There are many different types of commercial motor vehicles (CMVs) that you may encounter over the course of your career. Additional endorsements or certifications may be required beyond a commercial driver’s license (CDL) alone, depending on the specific type of CMV or the freight it hauls. Knowing the different varieties of vehicles can help you determine which you are most interested in and allows you to find your niche as a trucker.
Some types of CMVs include:
The category of semi-trucks includes any vehicle that has a front portion (tractor unit) with a trailer or bed attached using a fifth-wheel connection. The tractor is also called a cab, and this will include a sleeper berth for long-haul trucks. These are sometimes called 18-wheelers, big rigs, or tractor-trailers, depending on the region of the country you are in.
All of the following are considered semi-trucks:
If you picture a big rig, it’s likely that the image in your mind is of a dry van. This is the most basic type of semi-truck. It has an enclosed trailer that can be used to haul materials that do not require any special conditions.
Refrigerated trucks (reefers) have a temperature-controlled trailer attached to the tractor unit. The basic structure is the same as a dry van.
Semi-trucks with two or three trailers attached to the cab are known as long combination vehicles (LCVs). They require a CDL endorsement to drive and can be more complicated to maneuver. Jobs involving LCVs will typically pay more since a greater amount of freight can be hauled at one time.
A tank truck, also called a tanker, can be used to haul liquids, gases, or dry bulk. Except in the case of dry bulk transportation, it will require an endorsement to operate. Tankers are frequently used to haul fuel or potentially dangerous substances, both of which require a second endorsement for hazardous materials (hazmat).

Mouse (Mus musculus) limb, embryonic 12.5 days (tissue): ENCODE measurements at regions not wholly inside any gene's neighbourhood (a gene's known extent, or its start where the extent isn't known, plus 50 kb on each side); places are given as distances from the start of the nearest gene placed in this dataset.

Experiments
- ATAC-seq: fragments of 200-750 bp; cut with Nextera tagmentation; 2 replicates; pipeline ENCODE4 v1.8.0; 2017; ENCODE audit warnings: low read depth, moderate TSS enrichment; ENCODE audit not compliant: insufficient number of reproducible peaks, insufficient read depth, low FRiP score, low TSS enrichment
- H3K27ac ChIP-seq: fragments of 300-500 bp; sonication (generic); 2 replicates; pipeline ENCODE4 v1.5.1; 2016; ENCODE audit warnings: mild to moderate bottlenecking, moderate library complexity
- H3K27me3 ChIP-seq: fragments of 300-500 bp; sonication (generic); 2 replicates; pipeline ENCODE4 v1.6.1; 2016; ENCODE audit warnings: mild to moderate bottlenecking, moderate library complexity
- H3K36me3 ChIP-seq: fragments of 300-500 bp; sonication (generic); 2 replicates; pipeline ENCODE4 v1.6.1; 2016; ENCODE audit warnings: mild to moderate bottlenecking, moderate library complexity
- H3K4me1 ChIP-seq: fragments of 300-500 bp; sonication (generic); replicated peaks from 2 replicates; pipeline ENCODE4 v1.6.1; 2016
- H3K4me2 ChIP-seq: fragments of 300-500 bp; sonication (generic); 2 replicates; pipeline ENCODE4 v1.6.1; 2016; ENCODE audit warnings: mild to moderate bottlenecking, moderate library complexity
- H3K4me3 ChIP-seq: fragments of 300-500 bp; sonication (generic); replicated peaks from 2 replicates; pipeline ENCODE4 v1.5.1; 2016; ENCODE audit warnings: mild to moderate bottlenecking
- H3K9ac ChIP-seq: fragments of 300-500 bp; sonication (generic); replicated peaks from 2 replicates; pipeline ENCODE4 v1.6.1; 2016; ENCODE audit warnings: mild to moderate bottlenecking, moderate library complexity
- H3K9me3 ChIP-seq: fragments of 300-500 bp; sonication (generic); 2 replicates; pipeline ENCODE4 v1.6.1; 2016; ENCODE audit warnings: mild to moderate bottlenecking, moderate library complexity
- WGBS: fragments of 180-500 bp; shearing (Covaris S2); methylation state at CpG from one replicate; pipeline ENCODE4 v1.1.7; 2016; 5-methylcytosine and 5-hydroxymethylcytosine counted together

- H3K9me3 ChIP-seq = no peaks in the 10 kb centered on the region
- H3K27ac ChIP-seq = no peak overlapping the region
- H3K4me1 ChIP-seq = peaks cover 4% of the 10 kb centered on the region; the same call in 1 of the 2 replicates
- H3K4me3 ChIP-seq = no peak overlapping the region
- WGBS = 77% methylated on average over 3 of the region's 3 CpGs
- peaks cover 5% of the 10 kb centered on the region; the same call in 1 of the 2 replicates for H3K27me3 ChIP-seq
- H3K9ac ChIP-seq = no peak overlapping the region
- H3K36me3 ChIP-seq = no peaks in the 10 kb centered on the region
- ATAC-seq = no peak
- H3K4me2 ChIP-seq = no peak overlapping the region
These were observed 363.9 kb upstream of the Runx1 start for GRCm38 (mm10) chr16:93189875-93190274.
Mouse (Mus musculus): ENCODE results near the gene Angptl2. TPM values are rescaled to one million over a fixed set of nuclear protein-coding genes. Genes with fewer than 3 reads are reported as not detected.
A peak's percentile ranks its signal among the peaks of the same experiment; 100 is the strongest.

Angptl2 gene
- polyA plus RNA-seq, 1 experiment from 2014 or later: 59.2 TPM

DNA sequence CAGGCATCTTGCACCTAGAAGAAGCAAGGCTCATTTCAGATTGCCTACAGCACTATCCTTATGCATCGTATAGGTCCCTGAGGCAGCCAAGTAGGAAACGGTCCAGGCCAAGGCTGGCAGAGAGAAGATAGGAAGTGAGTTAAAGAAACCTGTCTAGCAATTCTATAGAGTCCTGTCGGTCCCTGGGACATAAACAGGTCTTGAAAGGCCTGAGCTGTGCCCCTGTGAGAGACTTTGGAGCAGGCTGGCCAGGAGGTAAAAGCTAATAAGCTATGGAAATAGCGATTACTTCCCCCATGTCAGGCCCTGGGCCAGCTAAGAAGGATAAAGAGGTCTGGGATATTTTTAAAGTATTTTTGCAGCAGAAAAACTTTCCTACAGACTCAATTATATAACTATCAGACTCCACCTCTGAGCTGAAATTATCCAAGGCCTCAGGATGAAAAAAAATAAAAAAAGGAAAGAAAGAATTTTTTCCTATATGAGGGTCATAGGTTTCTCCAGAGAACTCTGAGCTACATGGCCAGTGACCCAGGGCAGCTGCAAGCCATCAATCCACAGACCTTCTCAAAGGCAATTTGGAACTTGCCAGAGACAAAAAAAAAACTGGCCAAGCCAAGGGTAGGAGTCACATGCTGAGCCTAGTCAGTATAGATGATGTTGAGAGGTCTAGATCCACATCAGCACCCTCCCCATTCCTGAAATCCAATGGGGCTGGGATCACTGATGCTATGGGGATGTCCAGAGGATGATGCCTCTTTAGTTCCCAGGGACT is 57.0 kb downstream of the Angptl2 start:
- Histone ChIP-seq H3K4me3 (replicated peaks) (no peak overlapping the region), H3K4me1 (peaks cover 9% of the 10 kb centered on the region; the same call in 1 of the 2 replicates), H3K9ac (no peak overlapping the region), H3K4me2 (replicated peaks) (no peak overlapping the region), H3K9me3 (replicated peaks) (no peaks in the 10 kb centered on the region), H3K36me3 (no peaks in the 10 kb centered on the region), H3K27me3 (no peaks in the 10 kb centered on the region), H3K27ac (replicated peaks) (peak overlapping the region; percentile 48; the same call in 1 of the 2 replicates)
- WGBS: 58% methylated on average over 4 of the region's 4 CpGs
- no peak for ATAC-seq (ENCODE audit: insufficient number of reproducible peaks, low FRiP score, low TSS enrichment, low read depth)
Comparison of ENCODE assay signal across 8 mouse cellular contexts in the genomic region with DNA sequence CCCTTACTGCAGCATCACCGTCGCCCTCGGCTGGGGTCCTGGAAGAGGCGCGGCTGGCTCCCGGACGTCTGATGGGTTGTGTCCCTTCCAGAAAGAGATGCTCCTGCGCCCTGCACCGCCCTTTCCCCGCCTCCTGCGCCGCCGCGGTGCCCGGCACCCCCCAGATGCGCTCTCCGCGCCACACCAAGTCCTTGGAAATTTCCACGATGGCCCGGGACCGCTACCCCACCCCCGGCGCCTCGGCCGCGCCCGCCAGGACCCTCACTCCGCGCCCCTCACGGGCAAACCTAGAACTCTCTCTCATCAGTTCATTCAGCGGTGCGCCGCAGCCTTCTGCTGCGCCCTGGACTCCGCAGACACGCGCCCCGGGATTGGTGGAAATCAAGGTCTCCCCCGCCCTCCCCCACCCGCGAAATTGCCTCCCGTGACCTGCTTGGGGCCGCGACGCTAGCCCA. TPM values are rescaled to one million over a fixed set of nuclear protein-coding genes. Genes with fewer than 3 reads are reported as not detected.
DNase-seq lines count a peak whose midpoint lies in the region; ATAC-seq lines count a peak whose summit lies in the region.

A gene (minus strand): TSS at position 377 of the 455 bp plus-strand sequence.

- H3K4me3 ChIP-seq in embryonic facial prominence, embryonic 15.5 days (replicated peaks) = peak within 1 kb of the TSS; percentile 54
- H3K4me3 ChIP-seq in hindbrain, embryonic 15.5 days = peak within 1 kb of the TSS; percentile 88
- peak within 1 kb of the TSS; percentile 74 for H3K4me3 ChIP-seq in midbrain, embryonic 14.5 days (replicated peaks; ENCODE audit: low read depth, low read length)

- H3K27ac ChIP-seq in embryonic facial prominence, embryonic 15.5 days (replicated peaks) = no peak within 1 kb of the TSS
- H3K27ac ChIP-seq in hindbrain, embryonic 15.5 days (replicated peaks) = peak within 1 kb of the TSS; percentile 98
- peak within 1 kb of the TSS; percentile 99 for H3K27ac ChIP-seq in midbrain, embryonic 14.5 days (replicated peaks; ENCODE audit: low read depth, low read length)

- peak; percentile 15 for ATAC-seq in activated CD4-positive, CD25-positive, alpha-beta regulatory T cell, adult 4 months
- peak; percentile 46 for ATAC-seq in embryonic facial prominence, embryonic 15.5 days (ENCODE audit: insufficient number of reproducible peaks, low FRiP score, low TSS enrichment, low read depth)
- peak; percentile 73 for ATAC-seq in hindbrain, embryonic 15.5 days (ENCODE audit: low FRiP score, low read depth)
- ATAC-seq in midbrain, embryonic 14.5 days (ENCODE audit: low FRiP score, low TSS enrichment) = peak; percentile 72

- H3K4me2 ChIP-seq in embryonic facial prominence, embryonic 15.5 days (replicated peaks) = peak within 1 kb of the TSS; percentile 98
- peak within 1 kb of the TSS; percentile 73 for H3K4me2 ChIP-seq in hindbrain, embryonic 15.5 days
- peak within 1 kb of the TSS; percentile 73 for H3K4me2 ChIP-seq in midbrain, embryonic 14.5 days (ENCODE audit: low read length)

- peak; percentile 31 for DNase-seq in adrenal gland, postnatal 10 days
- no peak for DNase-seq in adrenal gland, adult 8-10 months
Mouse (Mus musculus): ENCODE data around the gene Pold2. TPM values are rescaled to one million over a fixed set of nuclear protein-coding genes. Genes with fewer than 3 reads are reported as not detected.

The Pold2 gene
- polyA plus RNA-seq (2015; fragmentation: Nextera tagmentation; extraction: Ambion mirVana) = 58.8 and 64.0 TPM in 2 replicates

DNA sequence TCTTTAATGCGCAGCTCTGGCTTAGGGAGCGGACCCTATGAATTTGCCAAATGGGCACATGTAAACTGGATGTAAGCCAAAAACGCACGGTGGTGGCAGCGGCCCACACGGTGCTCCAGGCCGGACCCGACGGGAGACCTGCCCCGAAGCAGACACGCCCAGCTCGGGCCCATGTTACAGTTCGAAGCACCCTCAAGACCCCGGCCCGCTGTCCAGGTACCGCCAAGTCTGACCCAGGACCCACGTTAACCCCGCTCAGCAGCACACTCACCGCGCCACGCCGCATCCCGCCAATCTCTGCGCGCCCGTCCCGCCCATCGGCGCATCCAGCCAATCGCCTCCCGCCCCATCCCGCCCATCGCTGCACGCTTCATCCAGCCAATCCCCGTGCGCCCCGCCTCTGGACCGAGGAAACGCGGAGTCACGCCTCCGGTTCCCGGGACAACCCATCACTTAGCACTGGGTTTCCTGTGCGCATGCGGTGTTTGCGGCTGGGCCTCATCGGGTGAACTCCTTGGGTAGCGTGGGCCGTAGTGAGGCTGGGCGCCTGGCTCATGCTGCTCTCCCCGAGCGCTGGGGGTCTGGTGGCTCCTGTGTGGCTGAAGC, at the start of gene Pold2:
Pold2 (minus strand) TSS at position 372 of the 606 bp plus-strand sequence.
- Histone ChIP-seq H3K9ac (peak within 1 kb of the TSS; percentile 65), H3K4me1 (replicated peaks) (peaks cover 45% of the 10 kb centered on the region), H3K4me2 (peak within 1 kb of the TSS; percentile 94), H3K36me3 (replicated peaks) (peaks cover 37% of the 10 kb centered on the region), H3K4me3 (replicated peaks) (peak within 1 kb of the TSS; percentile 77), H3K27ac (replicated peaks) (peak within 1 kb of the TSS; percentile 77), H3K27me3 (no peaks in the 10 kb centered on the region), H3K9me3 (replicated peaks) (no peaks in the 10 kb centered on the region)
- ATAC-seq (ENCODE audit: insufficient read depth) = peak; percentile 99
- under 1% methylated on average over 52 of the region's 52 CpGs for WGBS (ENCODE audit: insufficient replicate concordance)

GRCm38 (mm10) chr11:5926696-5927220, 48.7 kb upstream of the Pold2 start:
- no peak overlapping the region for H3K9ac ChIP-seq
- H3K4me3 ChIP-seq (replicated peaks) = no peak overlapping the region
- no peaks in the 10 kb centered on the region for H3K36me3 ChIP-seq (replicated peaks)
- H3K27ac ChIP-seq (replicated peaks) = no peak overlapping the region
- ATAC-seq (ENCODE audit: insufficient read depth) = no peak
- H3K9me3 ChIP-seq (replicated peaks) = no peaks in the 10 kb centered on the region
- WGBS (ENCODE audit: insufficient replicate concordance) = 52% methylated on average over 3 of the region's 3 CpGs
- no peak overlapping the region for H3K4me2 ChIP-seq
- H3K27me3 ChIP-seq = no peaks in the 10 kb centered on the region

Instead of an enclosed trailer, flatbed trucks have a platform attached to the cab. Freight must be tied down to secure it. Flatbed trucks are often used for cargo that does not fit in a traditional trailer and these jobs require more experience, but often have increased pay as well.
Commercial Vehicles Beyond Semi-Trucks
Besides semi-trucks, there are other CMVs you may drive during your career.
Some of these include:
Also called box trucks, straight trucks look fairly similar to semi-trucks, but the tractor is directly attached to the trailer instead of using a fifth-wheel connection. Local delivery jobs often use this type of vehicle.
Dump trucks and other heavy vehicles used on construction sites often require a CDL to drive. These sorts of jobs are a great option if you want to stay close to home while still using your commercial license.
A passenger endorsement is required to drive any commercial vehicle that seats 16 or more people, including the driver. With this endorsement, you can drive vans, shuttles, limousines, buses, and more.
Earn Your CDL and Get Started Today
If you are interested in driving any of these vehicles, Yuma Truck Driving School can help. We offer a variety of training programs depending on the class of license and the endorsements you need. Our accelerated program can get you on the road in as little as four weeks.
To learn how to drive a commercial vehicle, contact us today.